CHRISTMAS OFFER Subscribe to Surrey Life today click here

Beast of Box Hill

PUBLISHED: 13:20 09 March 2011 | UPDATED: 21:46 07 October 2014

A truly riveting read, Beast of Box Hill, left all at the office dying to know whether this contribution from Tadworth resident Lena Walton was fact or fiction. What do you think?

Eight years of living on the hill and I have only seen this creature twice. The first time I was driving back up from a night out with friends. As I drove up the zigzag everything seemed normal. There was a faint late summer mist hanging low in the branches, but even that was not a reason to expect that anything untoward was about to happen. I had taken the second bend in the road when from down the bank a creature jumped and stood in the middle of the road. I stopped and stared through the windscreen at what looked like a wolf. It had the same lopping stance as one, but I knew in my head it was not possible. This was Surrey and although Boxhill was home to lots of wildlife, a badger was probably the most exciting thing you would see. I continued to state and caught its eyes, they were the shape of almonds and the colour of amber, it had to be a wolf. The long muzzle and the shaggy grey coloured fur. Was I so tired that I was not hallucinating? Suddenly the creature lunged toward the other side of the road, and as quickly as it had come down the bank; it disappeared into dense trees, further down. I sat in the car staring into the foliage hoping O would catch another glimpse of it but deep down I knew it had gone. I continued up the hill to my home. Just what on earth had I seen? The sight of that creature remained indelibly marked in my psyche.

I knew every inch of the hill. I hiked out every chance I got. I knew where all the badger sets were. I knew when there were fox cubs down on the donkey green. I followed the flight of the bats nesting in the old unused fort.  Saw the roe deer down by the old brick kilns. There would be no way that a creature like that would escape my notice.  I had spent time tracking in South Africa and had been taught how to spot wildlife, how to spot changed in the landscape that would reveal a cheetah or even rarer a leopard. I had not noticed anything untoward up here.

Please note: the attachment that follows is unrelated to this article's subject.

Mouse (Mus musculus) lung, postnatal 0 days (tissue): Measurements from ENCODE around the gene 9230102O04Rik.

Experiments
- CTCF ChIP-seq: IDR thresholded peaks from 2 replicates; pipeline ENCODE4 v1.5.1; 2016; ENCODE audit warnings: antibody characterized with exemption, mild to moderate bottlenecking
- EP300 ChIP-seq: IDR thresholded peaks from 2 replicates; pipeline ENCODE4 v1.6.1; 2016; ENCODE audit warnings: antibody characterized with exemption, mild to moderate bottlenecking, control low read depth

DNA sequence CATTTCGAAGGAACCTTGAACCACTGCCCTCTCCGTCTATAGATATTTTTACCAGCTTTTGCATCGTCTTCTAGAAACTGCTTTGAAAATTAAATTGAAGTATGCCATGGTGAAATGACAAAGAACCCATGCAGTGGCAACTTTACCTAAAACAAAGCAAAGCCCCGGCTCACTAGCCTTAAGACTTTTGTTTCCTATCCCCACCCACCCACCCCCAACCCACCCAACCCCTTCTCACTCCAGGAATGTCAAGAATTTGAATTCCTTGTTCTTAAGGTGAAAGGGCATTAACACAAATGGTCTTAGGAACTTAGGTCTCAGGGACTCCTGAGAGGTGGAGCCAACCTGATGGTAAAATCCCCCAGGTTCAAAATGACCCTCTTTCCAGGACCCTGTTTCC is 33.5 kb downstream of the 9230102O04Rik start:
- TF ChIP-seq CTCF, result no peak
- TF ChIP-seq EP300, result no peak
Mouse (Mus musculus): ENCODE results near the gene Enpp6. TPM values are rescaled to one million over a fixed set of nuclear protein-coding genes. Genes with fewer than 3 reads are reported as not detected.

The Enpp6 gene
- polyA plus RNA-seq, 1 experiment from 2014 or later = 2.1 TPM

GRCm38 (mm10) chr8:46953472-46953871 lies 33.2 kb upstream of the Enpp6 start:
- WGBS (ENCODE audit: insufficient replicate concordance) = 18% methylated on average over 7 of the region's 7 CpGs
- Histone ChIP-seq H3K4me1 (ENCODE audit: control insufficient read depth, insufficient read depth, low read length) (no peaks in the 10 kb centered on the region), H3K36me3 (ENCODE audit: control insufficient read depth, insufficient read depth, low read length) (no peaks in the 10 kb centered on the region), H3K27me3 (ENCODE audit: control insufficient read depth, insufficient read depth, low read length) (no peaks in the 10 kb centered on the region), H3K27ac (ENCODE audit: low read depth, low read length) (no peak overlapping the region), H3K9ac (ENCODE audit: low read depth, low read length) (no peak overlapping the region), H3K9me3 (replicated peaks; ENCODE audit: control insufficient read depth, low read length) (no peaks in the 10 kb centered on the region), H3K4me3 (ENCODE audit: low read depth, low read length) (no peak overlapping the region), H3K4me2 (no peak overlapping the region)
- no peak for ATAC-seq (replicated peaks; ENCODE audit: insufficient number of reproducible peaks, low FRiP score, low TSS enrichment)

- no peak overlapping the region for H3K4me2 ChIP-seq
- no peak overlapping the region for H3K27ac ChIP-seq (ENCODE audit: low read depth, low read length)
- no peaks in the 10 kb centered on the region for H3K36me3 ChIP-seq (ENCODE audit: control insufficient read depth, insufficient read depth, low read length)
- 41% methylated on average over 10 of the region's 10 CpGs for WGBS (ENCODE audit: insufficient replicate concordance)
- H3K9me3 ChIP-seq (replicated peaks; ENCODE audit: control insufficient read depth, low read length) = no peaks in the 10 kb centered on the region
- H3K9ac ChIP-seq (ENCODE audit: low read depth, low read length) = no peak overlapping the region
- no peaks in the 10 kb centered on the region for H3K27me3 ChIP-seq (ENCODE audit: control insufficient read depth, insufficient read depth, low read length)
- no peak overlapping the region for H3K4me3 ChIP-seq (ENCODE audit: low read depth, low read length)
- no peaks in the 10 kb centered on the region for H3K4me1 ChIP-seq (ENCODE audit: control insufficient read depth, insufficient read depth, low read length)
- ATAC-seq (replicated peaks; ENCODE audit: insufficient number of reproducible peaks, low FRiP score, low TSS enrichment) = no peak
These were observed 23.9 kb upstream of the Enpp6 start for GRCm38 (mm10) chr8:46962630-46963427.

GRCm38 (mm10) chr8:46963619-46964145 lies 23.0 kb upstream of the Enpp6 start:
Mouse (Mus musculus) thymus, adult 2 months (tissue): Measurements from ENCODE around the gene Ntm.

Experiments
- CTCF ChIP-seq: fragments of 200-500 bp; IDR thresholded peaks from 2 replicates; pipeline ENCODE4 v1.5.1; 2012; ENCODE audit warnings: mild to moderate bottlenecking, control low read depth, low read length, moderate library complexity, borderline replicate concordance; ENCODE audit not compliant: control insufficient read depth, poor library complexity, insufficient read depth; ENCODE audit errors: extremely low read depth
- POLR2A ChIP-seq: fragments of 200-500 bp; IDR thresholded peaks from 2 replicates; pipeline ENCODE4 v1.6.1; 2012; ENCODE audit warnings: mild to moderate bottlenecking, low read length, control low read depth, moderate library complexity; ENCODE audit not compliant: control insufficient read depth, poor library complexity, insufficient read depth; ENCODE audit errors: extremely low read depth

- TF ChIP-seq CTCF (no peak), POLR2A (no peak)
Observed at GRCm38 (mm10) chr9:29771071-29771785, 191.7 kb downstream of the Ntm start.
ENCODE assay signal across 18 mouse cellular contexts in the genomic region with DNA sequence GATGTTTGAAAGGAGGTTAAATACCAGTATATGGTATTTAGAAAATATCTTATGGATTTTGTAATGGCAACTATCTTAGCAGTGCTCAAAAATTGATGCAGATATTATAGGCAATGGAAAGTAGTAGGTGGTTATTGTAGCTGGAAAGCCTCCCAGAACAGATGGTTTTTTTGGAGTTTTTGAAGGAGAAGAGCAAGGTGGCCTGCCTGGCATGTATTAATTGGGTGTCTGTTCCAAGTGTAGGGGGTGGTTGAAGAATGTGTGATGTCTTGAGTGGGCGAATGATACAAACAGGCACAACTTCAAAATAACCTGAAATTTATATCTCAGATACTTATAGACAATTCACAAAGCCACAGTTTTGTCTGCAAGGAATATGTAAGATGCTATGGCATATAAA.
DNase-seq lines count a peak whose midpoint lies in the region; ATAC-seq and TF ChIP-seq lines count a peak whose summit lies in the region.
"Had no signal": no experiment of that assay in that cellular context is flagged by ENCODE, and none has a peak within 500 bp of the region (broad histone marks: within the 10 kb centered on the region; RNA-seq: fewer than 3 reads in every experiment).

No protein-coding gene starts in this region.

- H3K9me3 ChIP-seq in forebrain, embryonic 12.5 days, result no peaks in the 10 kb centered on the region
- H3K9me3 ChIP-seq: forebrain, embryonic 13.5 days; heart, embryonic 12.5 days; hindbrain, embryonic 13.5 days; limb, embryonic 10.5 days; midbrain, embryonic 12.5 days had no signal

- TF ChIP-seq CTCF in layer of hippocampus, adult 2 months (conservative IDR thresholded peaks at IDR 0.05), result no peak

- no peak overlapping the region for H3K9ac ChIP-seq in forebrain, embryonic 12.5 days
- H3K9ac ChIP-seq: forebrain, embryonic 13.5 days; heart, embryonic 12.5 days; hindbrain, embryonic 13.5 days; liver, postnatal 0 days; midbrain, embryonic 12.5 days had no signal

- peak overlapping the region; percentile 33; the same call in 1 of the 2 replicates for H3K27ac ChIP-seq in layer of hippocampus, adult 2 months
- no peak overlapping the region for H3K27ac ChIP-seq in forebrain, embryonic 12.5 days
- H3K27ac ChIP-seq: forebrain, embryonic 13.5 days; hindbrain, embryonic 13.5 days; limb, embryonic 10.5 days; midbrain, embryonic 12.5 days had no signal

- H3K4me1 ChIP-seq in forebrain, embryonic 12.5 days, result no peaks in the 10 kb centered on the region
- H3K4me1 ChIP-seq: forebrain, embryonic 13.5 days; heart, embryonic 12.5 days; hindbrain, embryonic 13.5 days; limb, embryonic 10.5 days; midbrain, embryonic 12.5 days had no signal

The National Trust had sheep grazing on the open slopes and an animal like a wolf would need to eat and sheep would be its ideal prey. Yet there had been no reports of attacks. And no half devoured carcasses had been found. That time of year-midsummer there were numerous day trippers to the hill and almost every inch would have been trampled upon, it would not have been able to hide. I reluctantly deduced that no, the mist had been playing tricks on me or perhaps tiredness from holding down two jobs had overtaken, yet the eyes seemed so real so wolf like.

Years went by and although I never forgot the appearance of the creature. I felt I would never see him again. The one autumnal say I saw him.

November was a glorious month for the fall up on the hill. I walked out on e Sunday to clear my head after the rather boozy drinking session the night before with some friends. O decided I would take the long walk that could be considered quite a challenge, which consisted of Box Hill, Mickleham Downs and Headly Heath. A good five-six hour walk, which would definitely work off a hangover.